The Debbie Myers Green Bags have been tremendous savers in my house. Bananas last a week without going rotten, and lettuce lasts until the very last leaf now. They’re reusable as well, I HIGHLY suggest these bags.
    I’ve begun shopping at a local ethnic market weekly because the produce is amazing and ultra-cheap. (10 cents celery, 10 bananas for a buck, lettuce for a quarter, etc.)
    I make a menu for a week and try to use leftovers from one day in a meal for the next. Roast chicken turns into fajitas the next, pot roast leftovers turn into BBQ beef sandwiches, etc..
    I don’t use coupons because I find that generic or off-brand items are still cheaper.

  • Aside from canned items, I buy almost no premade products and bake all my breads at home. I am now spending $50-60 a week on groceries (even though I live nowhere near a commissary) thanks to this blog: grocerycartchallenge.blogspot.com . The woman who runs this site provides wonderful tips and tricks that are major money savers.

  • Jen

    We have a family of 6, our kids range in age from 7 to almost 14, and they all have healthy appetites. While our grocery bill has gone up some, it hasn’t gone up a lot. I make a menu each week and a grocery list from that. I buy absolutely what is on my list, we eat very little junk food, no boxed food/convenience food. I don’t clip coupons – whatever coupons I use are right there next to the product on the shelf. My cart is usually made up of produce, some canned tomatoes and low sodium chicken broth, cereal and oatmeal, dairy, bread, frozen vegetables and meat. I can feed our family of 6 for around $150 a week – and that includes laundry/cleaning supplies and cat litter. We live in Hawaii – otherwise, it’d be a lot lower!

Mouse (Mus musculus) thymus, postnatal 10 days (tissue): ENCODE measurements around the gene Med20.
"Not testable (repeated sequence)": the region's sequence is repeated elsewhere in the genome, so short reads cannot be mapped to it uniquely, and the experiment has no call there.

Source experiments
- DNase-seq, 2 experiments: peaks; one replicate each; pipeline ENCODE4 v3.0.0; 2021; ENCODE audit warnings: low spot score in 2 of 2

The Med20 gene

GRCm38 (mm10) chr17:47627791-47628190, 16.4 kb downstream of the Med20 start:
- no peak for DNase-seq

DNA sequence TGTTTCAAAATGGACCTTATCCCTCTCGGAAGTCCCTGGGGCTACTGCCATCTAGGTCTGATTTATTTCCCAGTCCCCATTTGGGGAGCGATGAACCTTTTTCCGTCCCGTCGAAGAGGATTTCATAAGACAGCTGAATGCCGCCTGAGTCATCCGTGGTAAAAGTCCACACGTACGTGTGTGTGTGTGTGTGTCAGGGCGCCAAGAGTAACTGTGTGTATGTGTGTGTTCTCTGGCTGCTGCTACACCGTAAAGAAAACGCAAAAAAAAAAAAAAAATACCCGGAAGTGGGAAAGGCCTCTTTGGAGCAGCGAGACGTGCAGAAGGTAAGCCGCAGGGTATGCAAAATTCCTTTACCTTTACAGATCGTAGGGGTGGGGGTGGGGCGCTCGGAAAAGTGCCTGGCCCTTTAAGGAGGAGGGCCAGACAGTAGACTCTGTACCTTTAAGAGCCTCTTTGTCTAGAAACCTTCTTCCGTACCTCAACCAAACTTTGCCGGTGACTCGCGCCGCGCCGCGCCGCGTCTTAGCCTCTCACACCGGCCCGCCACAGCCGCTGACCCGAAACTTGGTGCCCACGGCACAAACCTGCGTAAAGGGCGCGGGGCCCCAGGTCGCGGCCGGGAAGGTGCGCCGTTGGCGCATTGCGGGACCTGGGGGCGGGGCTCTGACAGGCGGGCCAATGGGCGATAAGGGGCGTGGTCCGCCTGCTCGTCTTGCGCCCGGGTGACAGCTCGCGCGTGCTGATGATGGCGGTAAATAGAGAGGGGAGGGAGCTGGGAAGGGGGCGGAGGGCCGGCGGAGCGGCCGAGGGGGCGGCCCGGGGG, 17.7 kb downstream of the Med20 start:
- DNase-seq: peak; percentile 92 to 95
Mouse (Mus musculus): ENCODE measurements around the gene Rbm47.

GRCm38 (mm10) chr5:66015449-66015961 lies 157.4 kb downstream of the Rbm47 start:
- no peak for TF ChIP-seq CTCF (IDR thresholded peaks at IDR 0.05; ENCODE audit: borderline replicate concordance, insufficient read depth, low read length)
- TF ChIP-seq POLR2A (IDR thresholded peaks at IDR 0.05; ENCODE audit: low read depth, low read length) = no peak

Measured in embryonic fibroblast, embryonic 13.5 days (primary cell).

• kirsten

    I echo the above about making a menu based on what’s on hand/shopping sales/clearance/repurposing leftovers.
    We belong to a CSA and I’ve gotten very creative on what to do with heaps of unusual-to-me veggies:
    thank goodness for my freezer! When my husband told me he was deploying I told him I was buying a freezer on the way home from the airport unless he wanted any say in it. (I’d wanted one for a while and he didn’t think we had room). Now I can save summer produce in the form of spaghetti sauce, pick local berries and freeze them for smoothies, and freeze school-lunch-sized portions of leftovers for quick thawing on busy mornings.
    My friend’s column is in the midst of an excellent series of how to save money on groceries, please check it out http://kitchenparade.com/2008/07/how-to-save-mone

  • Laura, a Military Mo

    SeabeeSeniorWife, another thing you can do with bananas is put them in the freezer to be used later in banana cake, bread or pancakes. Take out of the freezer, defrost, cut off one end and squeeze out like toothpaste, it’s already mushy and really does make the BEST Banana Bread ever.

  • Shannon

    Hi, I just wanted to pass along a few of the things that really help our family of 6 (4 of whom are children with hollow legs! ;b ) save big on our grocery bill. I have several tips so I may post them in several posts so as not to be confusing. We live in the south, and several members of our extended family hunt. We have the deer processed and freeze it. I know some people have an aversion to the thought of eating deer, but really it does not taste all that much different from beef, it is much leaner than beef! You can use deer meat in any recipe where you would normally use beef. We put up 3 deer in our freezer last winter, I spent 35.00 per deer for processing giving me a total cost of 105.00 for enough meat-roughly about 230 lbs-to last the entire year. When processed, each deer yielded burger, steaks, roast, cube steaks, stew meat, tenderloin-roast and medallions. As DH and DS are ‘meat-oriented’ lol this works out rather well and I have estimated that we save roughly 1000.00 to 1500.00 a year instead of buying beef! If you have friends that hunt or fish talk to them, some people are such avid hunters that they may be willing to hunt a deer just for you. Fresh caught fish can be frozen and used later. We eat poultry as well, and as I haven’t found a good source for it yet, I just buy it in bulk family packs when it is on sale and freeze it in meal sized packages.